This is just a idea, you're the expert and you will probably see all kinds of flaws in my mindless imageneering.
You know, I might just get off my lazy A** and actually try it when the weather turns cold.


Best Regards,
Terry
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Old 1st October 2010, 12:29 AM   #29
Nanook is offline Nanook  Canada
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Default Terry, I'm no expert...

and just because an idea isn't mine doesn't mean it doesn't have merit. I do however like keeping things simple, and I am a little impatient (it would drive me nuts to wait to use the foam/paper arm). Until the arm was in a final state, I'd probably ruin a bunch of them...

The merit of ultra lightweight and self dampened construction has its own appeal, but having an arm too light can create problems as well. The idea of making an arm using foam as a form to wrap whatever kind of material around it, does make sense, but enough material would need to be added until a particular weight is reached.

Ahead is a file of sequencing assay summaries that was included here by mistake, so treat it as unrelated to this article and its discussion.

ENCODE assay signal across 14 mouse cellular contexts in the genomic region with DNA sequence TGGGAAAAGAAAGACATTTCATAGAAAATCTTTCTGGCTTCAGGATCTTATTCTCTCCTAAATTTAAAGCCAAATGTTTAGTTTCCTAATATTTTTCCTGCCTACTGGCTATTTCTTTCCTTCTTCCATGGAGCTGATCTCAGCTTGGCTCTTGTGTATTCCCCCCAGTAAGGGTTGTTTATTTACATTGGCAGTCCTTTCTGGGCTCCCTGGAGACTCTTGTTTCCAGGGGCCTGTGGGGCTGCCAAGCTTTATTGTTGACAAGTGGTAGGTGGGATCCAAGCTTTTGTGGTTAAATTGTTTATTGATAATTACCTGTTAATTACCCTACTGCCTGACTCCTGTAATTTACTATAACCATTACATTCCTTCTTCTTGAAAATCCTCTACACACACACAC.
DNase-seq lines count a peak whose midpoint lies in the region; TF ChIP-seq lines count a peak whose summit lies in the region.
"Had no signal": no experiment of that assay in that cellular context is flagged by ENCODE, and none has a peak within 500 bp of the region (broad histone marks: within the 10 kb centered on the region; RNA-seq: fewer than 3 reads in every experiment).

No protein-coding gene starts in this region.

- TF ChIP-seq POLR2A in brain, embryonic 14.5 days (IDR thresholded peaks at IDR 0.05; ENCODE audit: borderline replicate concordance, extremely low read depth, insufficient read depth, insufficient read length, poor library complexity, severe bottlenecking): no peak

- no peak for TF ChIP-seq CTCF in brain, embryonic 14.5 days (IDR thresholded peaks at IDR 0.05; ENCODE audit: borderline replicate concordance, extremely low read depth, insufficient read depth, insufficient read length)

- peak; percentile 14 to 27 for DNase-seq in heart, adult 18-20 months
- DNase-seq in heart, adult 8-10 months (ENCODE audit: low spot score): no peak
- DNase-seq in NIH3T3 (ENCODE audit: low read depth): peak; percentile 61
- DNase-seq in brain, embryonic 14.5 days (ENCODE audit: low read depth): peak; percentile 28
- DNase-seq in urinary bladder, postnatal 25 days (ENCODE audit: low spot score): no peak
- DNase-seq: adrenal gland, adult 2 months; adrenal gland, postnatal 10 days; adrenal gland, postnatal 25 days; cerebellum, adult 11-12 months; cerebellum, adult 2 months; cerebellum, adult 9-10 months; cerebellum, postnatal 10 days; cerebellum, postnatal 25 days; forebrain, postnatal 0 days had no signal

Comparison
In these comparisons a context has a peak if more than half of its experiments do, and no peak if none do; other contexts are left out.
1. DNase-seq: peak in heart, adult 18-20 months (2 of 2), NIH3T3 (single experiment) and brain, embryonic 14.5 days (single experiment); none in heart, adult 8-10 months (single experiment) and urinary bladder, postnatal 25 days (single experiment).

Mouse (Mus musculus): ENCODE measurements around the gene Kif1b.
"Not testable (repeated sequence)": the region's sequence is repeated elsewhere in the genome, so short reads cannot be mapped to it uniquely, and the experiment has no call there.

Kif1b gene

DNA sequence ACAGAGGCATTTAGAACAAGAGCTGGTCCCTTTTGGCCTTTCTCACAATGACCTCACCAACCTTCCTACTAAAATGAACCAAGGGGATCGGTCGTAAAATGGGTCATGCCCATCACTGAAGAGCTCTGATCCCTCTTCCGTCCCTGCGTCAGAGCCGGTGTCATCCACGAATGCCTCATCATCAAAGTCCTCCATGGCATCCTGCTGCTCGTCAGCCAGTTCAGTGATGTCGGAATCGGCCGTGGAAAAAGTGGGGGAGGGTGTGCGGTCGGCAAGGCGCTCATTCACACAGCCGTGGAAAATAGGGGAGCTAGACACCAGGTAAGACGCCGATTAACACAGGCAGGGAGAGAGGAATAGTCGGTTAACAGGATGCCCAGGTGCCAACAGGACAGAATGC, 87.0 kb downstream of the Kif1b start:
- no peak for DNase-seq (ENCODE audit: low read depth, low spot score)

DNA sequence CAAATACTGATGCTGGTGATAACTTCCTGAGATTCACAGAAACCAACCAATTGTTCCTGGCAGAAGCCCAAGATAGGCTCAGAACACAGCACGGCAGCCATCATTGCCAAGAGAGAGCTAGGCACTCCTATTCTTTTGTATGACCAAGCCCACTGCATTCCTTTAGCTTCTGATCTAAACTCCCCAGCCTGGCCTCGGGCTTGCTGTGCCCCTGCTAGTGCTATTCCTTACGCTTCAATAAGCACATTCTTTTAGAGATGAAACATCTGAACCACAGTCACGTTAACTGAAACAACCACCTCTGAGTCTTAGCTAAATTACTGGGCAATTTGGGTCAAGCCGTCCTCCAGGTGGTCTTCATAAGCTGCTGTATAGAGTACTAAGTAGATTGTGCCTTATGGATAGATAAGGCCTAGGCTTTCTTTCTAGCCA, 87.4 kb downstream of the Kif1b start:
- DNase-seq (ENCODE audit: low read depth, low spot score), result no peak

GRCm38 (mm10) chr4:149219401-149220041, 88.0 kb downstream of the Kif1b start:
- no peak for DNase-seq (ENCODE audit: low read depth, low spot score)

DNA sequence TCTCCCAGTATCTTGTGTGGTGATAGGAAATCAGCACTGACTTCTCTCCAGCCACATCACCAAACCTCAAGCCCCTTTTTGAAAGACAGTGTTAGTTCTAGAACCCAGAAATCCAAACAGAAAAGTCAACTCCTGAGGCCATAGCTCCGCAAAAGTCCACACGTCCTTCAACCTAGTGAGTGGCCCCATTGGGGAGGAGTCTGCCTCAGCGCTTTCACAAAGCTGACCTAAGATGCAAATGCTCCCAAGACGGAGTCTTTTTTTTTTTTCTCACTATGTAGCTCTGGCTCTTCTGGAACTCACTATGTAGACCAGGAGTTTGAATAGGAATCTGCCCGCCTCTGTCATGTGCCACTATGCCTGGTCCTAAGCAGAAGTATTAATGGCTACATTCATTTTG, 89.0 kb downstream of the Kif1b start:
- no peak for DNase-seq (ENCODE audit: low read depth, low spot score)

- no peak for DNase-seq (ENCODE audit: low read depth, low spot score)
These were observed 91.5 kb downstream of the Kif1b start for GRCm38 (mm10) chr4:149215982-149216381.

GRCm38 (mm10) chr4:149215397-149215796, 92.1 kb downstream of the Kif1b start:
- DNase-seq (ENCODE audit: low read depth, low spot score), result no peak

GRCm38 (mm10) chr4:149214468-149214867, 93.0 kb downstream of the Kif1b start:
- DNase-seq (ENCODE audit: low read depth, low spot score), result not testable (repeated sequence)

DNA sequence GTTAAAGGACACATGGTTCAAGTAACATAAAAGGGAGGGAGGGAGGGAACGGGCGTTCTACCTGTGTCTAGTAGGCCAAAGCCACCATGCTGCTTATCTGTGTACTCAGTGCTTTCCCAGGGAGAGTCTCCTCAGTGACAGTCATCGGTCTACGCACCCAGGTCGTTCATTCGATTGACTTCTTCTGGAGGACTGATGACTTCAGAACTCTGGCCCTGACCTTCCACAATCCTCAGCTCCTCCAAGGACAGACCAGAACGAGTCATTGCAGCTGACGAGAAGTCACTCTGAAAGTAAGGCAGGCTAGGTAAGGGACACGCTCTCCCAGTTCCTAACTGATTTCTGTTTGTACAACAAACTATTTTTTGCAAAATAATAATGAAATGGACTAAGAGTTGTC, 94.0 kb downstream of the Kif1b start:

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Old 1st October 2010, 01:22 AM   #30
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Interesting ideas!

I've been thinking about the laminated paper or wood veneer tube concept. I like wood from an aesthetic standpoint, but it would have to be very thin flexible veneer resistant to splitting to work. As for a form or mandrel, perhaps a plastic soda straw would be a good non-stick base, with a steel tube to hold its shape while fabricating.

Also open to ideas and comments regarding aluminum, brass, carbon fiber, fiberglass, bamboo, types of wood, pros & cons of each, etc...